Sunday, May 30, 2010

Senator Bernie Sanders on the BP Oil Spill and America's Energy Policy

Open Mike, Memorial Day Weekend Edition, May 29-31

The BP oil spill in the Gulf of Mexico is an unmitigated disaster. Its full consequences will not be known for decades, but we already know that one of the most beautiful and productive coastal regions in the world is being turned into a giant cesspool and that thousands of workers are going to lose their livelihoods.

This crisis occurred at a time when the United States was considering opening new areas to offshore oil drilling. The fact is that offshore drilling simply does not achieve the goals that its advocates claim, and it is not worth the risk. If we are serious about wanting to break our dependence on foreign oil and move to energy independence; if we want to lower the cost of energy; if we want to combat climate change and cut greenhouse gas emissions; if we want to create millions of new jobs – then more offshore drilling is not the way to go.

That is why I have introduced legislation to reinstate a ban on new offshore drilling in the Atlantic and Pacific continental shelves and along Florida's Gulf coast and dramatically increase fuel efficiency for vehicles sold in America.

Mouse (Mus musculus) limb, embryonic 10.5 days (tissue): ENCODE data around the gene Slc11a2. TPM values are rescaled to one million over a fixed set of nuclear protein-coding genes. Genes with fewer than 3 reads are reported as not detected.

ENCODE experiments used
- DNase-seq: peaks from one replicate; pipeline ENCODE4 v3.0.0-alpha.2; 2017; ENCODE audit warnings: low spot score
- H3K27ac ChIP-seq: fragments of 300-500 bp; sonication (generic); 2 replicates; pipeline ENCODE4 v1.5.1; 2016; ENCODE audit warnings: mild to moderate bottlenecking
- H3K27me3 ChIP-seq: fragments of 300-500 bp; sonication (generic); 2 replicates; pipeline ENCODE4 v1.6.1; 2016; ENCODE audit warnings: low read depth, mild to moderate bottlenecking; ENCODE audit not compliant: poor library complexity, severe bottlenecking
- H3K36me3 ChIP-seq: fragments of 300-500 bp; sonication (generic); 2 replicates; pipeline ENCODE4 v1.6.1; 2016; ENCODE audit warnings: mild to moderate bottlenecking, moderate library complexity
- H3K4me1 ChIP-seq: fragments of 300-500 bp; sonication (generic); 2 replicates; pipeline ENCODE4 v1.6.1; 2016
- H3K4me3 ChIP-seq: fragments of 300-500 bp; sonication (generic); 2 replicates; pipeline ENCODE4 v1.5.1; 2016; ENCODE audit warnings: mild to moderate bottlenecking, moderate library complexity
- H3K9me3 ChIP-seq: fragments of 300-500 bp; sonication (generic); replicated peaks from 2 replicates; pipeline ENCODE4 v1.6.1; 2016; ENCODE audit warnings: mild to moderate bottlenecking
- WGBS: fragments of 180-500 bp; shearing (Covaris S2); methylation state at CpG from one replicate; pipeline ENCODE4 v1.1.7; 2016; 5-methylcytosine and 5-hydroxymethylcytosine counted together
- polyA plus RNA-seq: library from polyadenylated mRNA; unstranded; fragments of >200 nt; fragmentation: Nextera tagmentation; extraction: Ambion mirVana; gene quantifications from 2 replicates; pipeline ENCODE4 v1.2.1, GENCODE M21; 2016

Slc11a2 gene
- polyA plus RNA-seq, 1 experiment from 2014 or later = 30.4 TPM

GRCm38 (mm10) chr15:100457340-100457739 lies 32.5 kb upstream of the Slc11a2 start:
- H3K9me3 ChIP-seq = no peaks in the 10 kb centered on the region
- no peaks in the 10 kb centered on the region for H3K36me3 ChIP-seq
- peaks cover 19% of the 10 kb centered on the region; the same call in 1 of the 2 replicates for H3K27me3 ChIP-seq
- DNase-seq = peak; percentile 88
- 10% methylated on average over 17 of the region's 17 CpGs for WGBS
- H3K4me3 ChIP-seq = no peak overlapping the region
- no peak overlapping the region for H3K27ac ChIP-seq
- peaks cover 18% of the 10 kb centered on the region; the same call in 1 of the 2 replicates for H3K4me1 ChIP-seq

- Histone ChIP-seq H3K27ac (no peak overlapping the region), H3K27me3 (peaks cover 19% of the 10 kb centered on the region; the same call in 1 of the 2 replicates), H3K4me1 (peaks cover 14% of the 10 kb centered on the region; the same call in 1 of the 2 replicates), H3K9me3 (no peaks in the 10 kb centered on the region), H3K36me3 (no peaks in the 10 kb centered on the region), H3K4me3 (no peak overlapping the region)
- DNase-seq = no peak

Instead of saving three cents a gallon by 2030 by allowing wide open offshore drilling, we can save far more with stronger fuel economy standards. Just by raising our fuel efficiency standards to 35.5 miles per gallon for cars and trucks, as President Obama is doing, we will save consumers the equivalent of $1 per gallon of gas in 2030. If we enacted my legislation, we would reach 55 miles per gallon by 2030. That would save motorists the equivalent of $1.43 a gallon of gas. It also would eliminate the need for 3.9 million barrels of oil per day, more than double the amount we now import from Persian Gulf nations such as Saudi Arabia.

We know we can get better fuel economy, because other nations are already doing it. The European Union currently gets 42 miles per gallon and is moving to 65 miles per gallon by 2020. China, Canada, Japan, and South Korea all have stronger fuel economy standards than the United States.

If we take bold action in energy efficiency, public transportation, advanced vehicle technologies, solar, wind, biomass, and geothermal, we can transform our energy system, clean up our environment, and create millions of new jobs in the process.

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